OKLAHOMA CITY (AP) — A Republican congressional candidate who has spoken against federal stimulus spending said in an interview Thursday that he had “not a clue” that $370,000 he received for plumbing projects in recent years came from the government-backed spending program.
Markwayne Mullin, who has made reining in federal spending a centerpiece of his campaign, said in an interview with The Associated Press that contracts awarded through the Cherokee and Muscogee (Creek) nations were competitively bid and that he was unaware a federal program he has criticized was the source of the money.
“We didn’t know,” Mullin told the AP in a telephone interview. “We send out bids every day. We’ve got 120 employees we’ve got to keep busy. We got paid for doing the work through the Cherokee Nation. We worked for the Cherokee Nation.”
Mullin, the owner and CEO of Mullin Plumbing and its subsidiaries, is a registered member of the Cherokee Nation and because of that his company qualifies to receive preferential treatment during the bid process through the Nation’s Tribal Employment Rights Office, said tribal spokeswoman Amanda Clinton. That procedure is standard under Cherokee Nation law and the tribe’s internal policy.
Data posted on www.recovery.org, a government website created to track recovery funds, shows Mullin Plumbing had five separate contracts totaling $335,000 for plumbing work awarded by the Cherokee Nation on two separate projects to construct affordable housing in eastern Oklahoma. A Mullin Plumbing subsidiary, Mullin Pumping, also was awarded $34,700 contract on a separate housing project by the Muscogee (Creek) Nation.
All the projects were funded by federal stimulus money administered by the Department of Housing and Urban Development.
Mullin said he “totally disagrees” with the American Recovery and Reinvestment Act of 2009 that provided funding for the projects, but defended his company’s right to compete for the work. He also said he may not have submitted a bid if he had known the money came from the federal stimulus package.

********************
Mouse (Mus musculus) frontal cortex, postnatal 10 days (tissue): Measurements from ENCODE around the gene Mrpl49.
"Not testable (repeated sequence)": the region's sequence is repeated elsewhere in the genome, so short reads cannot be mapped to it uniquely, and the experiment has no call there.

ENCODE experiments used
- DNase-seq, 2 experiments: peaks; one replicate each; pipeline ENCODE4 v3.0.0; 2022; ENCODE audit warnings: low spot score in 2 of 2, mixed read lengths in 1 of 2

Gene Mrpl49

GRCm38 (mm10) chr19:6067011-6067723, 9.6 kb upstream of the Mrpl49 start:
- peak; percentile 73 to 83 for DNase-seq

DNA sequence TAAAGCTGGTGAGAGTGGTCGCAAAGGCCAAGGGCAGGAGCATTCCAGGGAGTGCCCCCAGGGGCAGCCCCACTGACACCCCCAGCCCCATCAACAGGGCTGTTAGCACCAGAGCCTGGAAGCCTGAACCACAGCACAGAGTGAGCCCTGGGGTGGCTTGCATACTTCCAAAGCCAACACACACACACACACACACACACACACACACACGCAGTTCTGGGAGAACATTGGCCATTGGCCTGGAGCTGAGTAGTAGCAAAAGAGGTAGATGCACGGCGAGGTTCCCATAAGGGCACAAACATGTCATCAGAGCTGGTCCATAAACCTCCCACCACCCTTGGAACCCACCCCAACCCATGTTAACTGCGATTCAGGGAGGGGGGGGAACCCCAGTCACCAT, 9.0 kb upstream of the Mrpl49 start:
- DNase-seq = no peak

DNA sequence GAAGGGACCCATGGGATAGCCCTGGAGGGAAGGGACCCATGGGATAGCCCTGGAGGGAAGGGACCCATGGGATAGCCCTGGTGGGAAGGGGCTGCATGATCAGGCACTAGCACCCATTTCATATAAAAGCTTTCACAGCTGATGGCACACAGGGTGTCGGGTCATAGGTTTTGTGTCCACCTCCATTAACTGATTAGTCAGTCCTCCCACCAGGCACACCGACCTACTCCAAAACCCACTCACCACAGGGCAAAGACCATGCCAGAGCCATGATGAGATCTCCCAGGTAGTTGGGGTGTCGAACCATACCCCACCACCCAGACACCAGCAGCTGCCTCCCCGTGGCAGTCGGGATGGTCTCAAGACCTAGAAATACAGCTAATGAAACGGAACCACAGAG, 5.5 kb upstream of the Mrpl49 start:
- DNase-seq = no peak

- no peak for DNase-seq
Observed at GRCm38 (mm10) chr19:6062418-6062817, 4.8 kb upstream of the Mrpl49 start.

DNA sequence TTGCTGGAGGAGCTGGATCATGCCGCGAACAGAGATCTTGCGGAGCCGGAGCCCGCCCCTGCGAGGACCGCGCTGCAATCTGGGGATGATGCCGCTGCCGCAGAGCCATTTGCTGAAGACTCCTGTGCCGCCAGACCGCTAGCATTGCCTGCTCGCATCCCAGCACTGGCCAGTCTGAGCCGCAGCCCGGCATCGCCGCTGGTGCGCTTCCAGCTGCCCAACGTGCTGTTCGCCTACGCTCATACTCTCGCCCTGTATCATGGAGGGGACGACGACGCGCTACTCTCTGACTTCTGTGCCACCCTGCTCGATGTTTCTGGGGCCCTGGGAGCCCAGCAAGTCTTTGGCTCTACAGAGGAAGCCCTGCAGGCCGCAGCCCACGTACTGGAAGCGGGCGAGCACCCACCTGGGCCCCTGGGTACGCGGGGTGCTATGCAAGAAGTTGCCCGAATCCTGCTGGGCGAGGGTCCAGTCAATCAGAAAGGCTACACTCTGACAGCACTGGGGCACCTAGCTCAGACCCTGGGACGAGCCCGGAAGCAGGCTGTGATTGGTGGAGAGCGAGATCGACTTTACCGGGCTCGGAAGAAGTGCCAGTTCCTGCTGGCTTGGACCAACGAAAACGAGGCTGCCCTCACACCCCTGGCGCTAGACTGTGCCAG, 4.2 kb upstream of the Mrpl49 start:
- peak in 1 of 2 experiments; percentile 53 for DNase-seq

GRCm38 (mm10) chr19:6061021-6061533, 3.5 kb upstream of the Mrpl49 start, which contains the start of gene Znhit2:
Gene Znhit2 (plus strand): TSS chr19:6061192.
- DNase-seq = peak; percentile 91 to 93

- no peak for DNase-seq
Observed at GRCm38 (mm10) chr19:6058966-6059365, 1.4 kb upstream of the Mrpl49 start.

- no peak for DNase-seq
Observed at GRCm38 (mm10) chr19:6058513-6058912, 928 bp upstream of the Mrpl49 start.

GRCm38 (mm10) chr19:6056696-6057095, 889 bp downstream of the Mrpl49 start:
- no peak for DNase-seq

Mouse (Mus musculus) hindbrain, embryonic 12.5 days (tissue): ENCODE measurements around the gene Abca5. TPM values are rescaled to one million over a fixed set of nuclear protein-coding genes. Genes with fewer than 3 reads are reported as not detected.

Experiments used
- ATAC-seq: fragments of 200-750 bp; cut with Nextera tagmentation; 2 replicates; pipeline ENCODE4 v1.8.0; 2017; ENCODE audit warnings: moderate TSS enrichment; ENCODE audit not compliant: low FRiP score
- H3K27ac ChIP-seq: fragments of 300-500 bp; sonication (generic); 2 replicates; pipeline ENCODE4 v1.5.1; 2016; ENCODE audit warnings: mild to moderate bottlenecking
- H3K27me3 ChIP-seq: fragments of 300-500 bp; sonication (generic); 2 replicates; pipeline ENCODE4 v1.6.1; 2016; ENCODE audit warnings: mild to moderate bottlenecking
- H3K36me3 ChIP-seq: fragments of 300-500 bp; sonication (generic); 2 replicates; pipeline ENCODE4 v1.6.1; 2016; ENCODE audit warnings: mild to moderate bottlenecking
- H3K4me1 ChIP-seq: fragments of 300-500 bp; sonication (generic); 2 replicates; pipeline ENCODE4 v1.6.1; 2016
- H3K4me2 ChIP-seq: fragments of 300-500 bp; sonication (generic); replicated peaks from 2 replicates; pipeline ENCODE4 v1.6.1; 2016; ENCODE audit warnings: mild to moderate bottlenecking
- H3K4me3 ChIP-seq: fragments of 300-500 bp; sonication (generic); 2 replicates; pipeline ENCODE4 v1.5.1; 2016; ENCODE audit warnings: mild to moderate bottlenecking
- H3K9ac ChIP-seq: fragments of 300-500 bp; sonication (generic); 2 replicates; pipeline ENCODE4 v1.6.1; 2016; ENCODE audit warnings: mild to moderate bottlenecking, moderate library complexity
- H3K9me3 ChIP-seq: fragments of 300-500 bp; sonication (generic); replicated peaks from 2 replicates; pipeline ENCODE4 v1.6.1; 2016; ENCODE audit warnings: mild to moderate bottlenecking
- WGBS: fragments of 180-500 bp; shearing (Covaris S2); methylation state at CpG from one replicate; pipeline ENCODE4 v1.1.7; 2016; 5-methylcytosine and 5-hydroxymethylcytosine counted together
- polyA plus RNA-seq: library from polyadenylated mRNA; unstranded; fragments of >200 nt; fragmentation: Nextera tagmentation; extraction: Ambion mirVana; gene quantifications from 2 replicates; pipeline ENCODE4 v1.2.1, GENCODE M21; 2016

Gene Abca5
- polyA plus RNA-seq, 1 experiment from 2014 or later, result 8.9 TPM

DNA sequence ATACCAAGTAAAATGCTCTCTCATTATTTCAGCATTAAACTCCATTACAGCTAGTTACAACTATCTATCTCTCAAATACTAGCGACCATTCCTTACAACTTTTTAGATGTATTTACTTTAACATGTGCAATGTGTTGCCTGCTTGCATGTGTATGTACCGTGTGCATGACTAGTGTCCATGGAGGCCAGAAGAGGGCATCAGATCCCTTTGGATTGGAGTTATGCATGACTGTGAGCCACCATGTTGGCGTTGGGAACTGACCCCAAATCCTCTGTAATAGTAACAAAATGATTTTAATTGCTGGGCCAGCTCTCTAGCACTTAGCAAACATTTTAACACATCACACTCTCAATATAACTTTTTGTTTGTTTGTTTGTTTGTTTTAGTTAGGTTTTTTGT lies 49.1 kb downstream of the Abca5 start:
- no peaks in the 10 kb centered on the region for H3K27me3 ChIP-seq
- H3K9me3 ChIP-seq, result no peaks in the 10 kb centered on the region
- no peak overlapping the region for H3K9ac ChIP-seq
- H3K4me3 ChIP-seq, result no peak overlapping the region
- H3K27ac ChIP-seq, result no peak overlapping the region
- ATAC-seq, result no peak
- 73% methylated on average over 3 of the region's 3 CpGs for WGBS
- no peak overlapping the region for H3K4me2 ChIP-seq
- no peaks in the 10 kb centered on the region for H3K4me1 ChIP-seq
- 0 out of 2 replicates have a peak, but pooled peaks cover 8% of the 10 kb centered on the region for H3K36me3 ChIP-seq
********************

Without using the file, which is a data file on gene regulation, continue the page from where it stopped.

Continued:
He said his biggest concern with the federal stimulus is that it involved the government borrowing money.
“If you’re going to give the shirt off your back, make sure it’s your shirt to give,” he said.
Rob Wallace, Mullin’s Democratic opponent in the race for the open 2nd Congressional seat, has called it “hypocritical” for Mullin to accept stimulus funding he openly opposes.
Wallace campaign manager Kyle Gott on Thursday called for Mullin to return the money to taxpayers.
“If he truly believes that the $370,000 he got from taxpayers was a horrible waste of tax dollars, then he should return his stimulus money to the taxpayers immediately,” Gott said. “Otherwise voters of Oklahoma will know that Mullin is fine with a ‘horrible waste of tax dollars’ as long as Mullin is the one pocketing taxpayer money.”
Mullin campaign manager Tim Ross said Mullin Plumbing has no intention of returning any money.
“Mullin Plumbing performed work for the Cherokee families and was paid by the Cherokee Nation, so Mullin Plumbing won’t be returning money for plumbing work it completed,” Ross said.
Wallace and Mullin are vying to replace retiring Democratic U.S. Rep. Dan Boren in Oklahoma’s sprawling 2nd District, which stretches across 26 counties from the state’s northern border with Kansas and Missouri south to the Red River. Boren currently is the only Democrat in the state’s congressional delegation.